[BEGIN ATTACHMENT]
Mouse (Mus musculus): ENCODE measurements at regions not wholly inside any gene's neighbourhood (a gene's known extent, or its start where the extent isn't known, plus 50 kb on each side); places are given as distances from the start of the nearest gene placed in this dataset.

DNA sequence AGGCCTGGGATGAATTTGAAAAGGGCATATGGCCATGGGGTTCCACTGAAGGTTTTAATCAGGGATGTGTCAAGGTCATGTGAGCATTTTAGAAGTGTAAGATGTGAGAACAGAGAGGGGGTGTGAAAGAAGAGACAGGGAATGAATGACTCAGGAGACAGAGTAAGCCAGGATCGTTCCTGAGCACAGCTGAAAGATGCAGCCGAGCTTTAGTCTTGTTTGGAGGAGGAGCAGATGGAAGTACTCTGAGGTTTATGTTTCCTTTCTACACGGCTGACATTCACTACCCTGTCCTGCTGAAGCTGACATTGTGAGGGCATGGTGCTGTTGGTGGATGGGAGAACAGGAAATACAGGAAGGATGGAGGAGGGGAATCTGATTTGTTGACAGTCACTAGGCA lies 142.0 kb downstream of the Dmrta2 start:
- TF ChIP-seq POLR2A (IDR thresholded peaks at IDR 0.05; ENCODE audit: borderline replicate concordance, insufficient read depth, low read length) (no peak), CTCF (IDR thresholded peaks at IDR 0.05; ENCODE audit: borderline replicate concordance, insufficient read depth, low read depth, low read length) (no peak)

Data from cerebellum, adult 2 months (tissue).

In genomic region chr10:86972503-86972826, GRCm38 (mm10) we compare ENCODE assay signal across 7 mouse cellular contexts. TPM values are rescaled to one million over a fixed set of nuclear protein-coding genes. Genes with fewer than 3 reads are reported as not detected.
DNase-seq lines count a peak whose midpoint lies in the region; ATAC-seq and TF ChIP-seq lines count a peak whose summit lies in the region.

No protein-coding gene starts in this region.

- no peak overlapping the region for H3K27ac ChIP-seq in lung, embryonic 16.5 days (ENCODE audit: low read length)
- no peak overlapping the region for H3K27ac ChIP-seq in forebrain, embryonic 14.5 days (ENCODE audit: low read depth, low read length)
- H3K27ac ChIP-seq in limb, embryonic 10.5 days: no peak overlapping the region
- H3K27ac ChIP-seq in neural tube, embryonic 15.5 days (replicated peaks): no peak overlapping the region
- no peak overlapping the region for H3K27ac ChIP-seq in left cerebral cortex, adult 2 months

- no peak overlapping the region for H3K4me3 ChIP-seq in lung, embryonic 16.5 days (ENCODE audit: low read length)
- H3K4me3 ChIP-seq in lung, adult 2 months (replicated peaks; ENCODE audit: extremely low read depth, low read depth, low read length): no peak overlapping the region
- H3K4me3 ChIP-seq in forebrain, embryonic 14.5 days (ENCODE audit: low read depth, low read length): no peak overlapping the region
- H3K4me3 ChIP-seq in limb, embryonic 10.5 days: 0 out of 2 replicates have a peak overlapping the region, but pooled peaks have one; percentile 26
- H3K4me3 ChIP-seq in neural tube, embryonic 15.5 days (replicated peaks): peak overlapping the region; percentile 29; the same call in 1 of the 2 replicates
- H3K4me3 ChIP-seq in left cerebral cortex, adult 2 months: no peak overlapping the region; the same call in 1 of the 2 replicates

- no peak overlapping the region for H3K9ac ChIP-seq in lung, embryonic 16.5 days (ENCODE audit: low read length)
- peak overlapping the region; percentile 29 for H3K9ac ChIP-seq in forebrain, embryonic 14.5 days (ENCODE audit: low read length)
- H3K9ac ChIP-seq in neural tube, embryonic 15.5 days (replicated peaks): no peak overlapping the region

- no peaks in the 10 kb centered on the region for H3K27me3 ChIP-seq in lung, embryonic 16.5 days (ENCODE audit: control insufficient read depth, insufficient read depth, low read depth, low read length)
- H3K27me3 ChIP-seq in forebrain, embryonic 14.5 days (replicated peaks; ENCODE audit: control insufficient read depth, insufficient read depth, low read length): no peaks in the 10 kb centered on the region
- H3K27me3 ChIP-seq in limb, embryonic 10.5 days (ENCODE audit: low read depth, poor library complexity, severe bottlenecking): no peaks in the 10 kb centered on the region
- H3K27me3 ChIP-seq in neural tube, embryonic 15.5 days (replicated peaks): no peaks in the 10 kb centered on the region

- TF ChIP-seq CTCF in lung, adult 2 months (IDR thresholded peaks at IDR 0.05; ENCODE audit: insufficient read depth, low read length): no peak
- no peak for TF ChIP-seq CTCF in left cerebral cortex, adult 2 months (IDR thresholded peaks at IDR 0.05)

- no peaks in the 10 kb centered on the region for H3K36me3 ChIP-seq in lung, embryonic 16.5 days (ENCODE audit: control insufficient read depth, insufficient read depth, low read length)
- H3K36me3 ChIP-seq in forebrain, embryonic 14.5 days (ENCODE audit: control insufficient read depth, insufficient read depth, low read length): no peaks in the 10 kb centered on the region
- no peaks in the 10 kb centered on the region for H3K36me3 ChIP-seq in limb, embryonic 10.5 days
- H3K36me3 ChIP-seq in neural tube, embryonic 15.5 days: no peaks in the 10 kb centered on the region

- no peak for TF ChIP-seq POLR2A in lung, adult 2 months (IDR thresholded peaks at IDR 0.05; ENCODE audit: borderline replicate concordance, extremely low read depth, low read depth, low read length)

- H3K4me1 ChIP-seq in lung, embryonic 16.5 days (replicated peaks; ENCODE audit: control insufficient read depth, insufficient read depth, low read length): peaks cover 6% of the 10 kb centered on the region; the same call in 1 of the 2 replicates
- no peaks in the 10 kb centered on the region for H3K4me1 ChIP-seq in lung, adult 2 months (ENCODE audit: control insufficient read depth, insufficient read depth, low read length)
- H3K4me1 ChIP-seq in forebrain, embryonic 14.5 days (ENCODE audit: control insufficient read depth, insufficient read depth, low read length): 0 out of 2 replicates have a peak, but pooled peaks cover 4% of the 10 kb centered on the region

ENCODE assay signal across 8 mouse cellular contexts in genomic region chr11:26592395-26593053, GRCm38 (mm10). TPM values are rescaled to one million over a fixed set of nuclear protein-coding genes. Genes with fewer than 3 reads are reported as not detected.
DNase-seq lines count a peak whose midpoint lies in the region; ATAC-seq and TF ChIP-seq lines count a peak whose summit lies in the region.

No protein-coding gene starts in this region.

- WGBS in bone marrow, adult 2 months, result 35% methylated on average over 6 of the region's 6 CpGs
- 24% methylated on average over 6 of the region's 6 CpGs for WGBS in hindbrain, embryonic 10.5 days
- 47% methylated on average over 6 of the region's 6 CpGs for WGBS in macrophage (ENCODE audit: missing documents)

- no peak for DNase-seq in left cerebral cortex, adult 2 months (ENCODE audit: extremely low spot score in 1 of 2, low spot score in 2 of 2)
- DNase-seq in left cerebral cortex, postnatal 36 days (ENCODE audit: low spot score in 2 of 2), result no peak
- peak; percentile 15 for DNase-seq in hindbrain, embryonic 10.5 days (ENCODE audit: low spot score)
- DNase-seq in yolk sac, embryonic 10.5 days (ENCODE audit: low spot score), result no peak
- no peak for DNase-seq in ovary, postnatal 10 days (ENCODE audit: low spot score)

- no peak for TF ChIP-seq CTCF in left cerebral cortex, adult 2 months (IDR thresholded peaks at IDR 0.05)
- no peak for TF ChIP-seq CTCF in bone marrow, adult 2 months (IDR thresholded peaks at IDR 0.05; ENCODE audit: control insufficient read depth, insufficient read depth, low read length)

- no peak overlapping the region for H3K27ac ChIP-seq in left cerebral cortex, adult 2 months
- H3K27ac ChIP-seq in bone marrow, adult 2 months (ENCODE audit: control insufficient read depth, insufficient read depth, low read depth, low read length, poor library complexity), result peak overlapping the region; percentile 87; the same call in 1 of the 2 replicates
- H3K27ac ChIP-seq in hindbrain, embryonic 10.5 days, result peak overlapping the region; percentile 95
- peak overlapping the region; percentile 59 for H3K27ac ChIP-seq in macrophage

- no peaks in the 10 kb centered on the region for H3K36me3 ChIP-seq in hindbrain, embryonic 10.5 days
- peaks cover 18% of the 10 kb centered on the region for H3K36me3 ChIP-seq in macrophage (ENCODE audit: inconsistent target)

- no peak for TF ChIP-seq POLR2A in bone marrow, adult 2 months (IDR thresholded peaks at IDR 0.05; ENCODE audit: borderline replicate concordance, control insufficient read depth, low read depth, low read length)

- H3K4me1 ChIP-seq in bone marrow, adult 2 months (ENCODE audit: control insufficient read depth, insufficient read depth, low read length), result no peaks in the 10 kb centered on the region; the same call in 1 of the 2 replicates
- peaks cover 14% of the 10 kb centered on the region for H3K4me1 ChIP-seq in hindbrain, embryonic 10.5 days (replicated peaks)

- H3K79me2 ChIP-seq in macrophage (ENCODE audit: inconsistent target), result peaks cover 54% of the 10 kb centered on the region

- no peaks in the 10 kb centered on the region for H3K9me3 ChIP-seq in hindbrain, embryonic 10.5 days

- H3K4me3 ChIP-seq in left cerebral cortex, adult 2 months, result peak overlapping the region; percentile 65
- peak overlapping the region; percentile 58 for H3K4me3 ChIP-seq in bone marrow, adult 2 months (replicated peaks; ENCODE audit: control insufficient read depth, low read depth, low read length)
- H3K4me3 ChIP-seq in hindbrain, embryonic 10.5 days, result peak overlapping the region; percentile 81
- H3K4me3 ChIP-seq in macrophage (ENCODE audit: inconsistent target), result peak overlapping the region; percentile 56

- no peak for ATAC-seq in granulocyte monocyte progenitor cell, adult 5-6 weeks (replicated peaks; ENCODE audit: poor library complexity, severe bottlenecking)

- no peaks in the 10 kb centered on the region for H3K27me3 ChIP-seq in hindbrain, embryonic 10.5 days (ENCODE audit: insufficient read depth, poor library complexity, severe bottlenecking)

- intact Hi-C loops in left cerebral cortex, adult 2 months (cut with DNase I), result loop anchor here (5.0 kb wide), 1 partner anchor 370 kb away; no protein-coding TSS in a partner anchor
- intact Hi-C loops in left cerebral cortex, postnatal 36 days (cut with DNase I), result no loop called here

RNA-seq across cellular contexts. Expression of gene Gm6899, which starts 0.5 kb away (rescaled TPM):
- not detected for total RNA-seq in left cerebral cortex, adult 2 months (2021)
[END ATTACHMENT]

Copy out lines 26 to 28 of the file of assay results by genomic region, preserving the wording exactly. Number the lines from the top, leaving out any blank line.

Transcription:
- TF ChIP-seq CTCF in lung, adult 2 months (IDR thresholded peaks at IDR 0.05; ENCODE audit: insufficient read depth, low read length): no peak
- no peak for TF ChIP-seq CTCF in left cerebral cortex, adult 2 months (IDR thresholded peaks at IDR 0.05)

- no peaks in the 10 kb centered on the region for H3K36me3 ChIP-seq in lung, embryonic 16.5 days (ENCODE audit: control insufficient read depth, insufficient read depth, low read length)